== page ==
Remember sitting at home during February 2 of 2011 as the temperatures dropped and the power kept getting turned off. As millions of Texas sat in the cold and dark Luminant, Texas largest power generator, wasn’t able to get its power plants running along with other generators.
Luminant Energy Company, LLC’s, recently was fined $750,000 as part of a settlement agreement with the Public Utility Commission of Texas stemming from the alleged failure of several Luminant power generating units on February 2, 2011 (when record low temperatures caused a spike in power demand and rolling blackouts were implemented throughout the state).
That February other generation companies saw the cold front coming and got their plants up hot and running keeping this cold snap from being an even bigger disaster than it was.
In ERCOT the state’s power grid operator generation companies are under an obligation to run their power plants and a $750,000 fine in an almost $30 billion dollar market is not much of a fine at all.
Now things are looking dark, gloomy and a bit chilly for EFH Luminants parent company. In November 2013, Energy Future Holdings (EFH) made a decision not to file for bankruptcy saying they believe the company can reach a deal with creditors next spring to avoid a contentious court fight. But with a looming balloon debt payment of $3.8 billion next fall, and a subsidiary of EFH, things are stacking up against the beleaguered Dallas based company.
Electric Reliability Council of Texas (ERCOT) member and Sierra Club Conservation Director, Cyrus Reed weighed in on this development in a statement, saying, “Hopefully, this rather modest fine will send a message to Luminant and other coal and gas generators that when they are paid money by ERCOT to be available in times of emergency — such as the freeze of February 2011 — they must be available. This means utility companies like Luminant must properly maintain their generating units so that breakdowns and emergencies don’t take place when people need electricity the most, such as times of extreme temperatures.”
David Power, Deputy Director of the Texas office of Public Citizen and also an ERCOT member said, “As ERCOT and the PUC consider further changes to ancillary services and potentially to the wholesale energy market, they must make sure that those paid for performance can realistically perform, or face stiff penalties. Texas doesn’t need new, expensive power plants to meet our needs and power our economy, but we do need responsible utilities following the letter of the law and taking responsibility for its assets. What did perform well in both in February and August 2011 was demand response, a method of reducing electricity demand, by large and small industrial and commercial entities. As Texas considers changes to our market we should prioritize resources like demand response that we can depend on.”
For it’s part, a representative of Luminant said in an email to FierceEnergy that “with this settlement, Luminant resolves all alleged violations of ERCOT protocols and PUC rules from the cold weather event in 2011.The agreement represents an amicable settlement of disputed issues in which Luminant admits no violations.”The email continues, “The severe unprecedented cold in February, 2011 was a trying yet learning experience for ERCOT, the PUC, state lawmakers, electric generators and transmission and distribution companies. Some 225 generation resources in ERCOT, more than 40 percent of the total generation, experienced a trip, failed start or derate. Since 2011, Luminant has joined other generators, electric transmission firms and state agencies to take measures to better prepare for future extreme weather.”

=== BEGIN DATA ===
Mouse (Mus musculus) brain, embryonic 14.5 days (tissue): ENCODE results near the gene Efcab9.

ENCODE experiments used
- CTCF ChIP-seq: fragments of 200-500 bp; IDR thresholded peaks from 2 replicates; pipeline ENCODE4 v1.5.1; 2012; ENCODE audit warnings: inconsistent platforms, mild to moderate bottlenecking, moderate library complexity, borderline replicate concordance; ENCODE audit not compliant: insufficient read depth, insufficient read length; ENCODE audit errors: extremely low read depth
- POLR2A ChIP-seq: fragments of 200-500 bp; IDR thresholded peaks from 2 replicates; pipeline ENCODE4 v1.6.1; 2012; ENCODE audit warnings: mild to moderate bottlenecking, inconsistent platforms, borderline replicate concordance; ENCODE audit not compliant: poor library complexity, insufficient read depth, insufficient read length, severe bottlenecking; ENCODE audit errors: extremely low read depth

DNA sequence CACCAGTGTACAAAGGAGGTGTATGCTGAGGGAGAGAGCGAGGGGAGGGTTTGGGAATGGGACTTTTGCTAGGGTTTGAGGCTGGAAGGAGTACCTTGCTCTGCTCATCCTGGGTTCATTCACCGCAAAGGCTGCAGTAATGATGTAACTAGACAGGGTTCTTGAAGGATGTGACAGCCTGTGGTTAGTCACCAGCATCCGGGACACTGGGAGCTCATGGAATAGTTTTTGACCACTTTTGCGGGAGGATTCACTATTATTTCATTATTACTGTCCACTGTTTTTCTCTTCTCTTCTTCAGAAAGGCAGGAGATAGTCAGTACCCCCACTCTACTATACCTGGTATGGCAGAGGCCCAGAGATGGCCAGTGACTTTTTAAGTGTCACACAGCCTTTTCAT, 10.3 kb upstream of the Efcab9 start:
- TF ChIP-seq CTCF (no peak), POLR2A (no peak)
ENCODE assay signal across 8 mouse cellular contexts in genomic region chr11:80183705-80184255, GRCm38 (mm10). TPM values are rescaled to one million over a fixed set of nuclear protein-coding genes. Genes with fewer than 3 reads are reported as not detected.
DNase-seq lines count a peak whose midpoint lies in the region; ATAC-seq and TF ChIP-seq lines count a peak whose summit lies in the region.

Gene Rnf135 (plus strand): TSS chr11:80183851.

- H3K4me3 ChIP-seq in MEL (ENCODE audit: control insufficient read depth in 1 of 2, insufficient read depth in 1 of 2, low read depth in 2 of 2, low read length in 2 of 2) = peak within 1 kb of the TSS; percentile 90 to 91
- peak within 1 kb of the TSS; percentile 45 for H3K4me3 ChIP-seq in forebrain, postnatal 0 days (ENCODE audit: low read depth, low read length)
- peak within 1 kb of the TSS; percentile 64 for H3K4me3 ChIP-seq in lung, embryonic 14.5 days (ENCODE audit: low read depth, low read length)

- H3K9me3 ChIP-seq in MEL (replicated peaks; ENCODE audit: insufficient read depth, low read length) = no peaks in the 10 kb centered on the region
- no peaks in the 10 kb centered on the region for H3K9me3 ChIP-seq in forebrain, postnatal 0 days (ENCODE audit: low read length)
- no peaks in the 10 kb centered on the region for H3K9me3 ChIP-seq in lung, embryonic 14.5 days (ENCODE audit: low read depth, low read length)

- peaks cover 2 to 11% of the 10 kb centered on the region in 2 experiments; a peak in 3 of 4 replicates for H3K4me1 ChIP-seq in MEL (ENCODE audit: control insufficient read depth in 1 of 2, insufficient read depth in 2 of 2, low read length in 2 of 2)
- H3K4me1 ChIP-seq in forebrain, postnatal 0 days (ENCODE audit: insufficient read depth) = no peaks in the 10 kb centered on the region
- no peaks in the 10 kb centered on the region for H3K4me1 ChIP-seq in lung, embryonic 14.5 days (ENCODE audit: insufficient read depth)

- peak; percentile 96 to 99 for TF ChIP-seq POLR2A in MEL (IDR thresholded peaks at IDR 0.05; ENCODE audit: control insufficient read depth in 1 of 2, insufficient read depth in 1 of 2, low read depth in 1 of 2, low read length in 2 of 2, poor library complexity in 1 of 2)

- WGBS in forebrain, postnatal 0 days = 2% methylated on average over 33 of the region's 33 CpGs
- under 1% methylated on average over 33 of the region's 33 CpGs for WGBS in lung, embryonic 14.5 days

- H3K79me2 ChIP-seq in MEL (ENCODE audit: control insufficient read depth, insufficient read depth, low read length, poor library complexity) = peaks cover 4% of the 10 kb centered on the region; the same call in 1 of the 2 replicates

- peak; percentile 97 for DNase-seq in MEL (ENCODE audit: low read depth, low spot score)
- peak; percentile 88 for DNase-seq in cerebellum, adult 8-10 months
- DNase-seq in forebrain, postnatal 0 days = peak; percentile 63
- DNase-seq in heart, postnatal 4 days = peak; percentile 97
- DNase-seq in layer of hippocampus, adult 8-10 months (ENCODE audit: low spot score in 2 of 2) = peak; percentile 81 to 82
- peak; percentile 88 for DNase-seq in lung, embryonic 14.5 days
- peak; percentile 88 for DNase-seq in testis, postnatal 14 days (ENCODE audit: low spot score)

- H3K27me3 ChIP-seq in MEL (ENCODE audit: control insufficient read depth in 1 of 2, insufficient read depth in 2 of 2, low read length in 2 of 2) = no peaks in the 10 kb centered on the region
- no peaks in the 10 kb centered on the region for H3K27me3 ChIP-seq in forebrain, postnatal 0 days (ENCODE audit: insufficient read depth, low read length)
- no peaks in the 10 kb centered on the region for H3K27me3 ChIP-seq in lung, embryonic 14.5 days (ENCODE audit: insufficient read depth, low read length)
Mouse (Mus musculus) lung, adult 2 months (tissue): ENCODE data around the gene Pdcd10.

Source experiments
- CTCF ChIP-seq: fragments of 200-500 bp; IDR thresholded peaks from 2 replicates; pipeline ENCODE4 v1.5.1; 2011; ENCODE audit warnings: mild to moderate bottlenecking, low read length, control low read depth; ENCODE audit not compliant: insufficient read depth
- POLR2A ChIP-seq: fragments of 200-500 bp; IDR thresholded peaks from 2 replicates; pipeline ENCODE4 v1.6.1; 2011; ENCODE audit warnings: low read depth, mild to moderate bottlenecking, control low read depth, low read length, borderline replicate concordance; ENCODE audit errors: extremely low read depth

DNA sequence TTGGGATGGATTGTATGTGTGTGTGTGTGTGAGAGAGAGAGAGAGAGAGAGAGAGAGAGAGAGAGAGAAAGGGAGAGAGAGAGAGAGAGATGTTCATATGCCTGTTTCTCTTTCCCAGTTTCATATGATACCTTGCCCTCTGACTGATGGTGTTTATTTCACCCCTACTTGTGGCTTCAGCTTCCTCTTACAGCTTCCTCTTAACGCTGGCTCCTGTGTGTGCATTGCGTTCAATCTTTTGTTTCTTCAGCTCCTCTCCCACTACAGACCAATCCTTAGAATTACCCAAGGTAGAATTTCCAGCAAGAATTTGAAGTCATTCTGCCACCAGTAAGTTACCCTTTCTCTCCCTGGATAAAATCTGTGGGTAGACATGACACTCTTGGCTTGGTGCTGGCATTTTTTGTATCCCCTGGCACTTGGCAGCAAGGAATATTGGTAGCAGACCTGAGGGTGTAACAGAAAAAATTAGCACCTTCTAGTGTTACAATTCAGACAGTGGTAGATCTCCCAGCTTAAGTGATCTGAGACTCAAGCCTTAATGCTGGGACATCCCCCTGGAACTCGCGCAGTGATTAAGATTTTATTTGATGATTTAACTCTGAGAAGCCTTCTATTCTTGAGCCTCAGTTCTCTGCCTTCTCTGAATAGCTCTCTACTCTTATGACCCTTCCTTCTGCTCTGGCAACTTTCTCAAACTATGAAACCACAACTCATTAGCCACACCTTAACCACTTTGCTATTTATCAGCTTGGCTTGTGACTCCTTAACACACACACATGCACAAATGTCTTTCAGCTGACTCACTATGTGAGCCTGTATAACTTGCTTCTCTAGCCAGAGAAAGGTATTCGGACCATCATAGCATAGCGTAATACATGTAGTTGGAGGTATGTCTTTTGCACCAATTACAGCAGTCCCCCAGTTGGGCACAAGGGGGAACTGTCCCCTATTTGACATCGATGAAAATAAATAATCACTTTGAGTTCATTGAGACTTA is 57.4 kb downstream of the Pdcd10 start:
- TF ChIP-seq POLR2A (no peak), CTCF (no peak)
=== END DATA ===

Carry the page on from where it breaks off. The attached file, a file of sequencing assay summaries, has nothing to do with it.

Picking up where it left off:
But trouble just seems to keep cropping up:
A prior and unrelated Department of Justice Clean Air Act complaint that was recently unsealed alleged that Luminant made major modifications to Units 1, 2, and 3 at their Martin Lake coal plant in 2005, 2006, 2007, 2008, and 2009 and continues to operate the plant without installing pollution controls for sulfur dioxide and nitrogen oxides. The complaint also alleges that Luminant has improperly withheld information from the government requested by EPA under Section 114(a) of the Clean Air Act.
According to the claims, Luminant made “major modifications” at its Big Brown and Martin Lake coal plants that increased sulfur dioxide and nitrogen oxide emissions without updating air pollution permits or installing pollution safeguards. The Clean Air Act requires plants to obtain permits and install modern pollution controls before making modifications that will increase emissions.
In regard to the DOJ lawsuit, Luminant made this statement via email to FierceEnergy: “There’s no change in our position. We firmly believe that we have complied with all requirements of the Clean Air Act for the Big Brown and Martin Lake Power Plants and our other generation facilities and look forward to proving this in court.”
The company contends that the complaint has not been unsealed, but appears to be playing a game of semantics, saying, “The DOJ simply filed a version of its complaint with information that we agree can be public.”
This prime example of Texas business just leaves us out in the cold.
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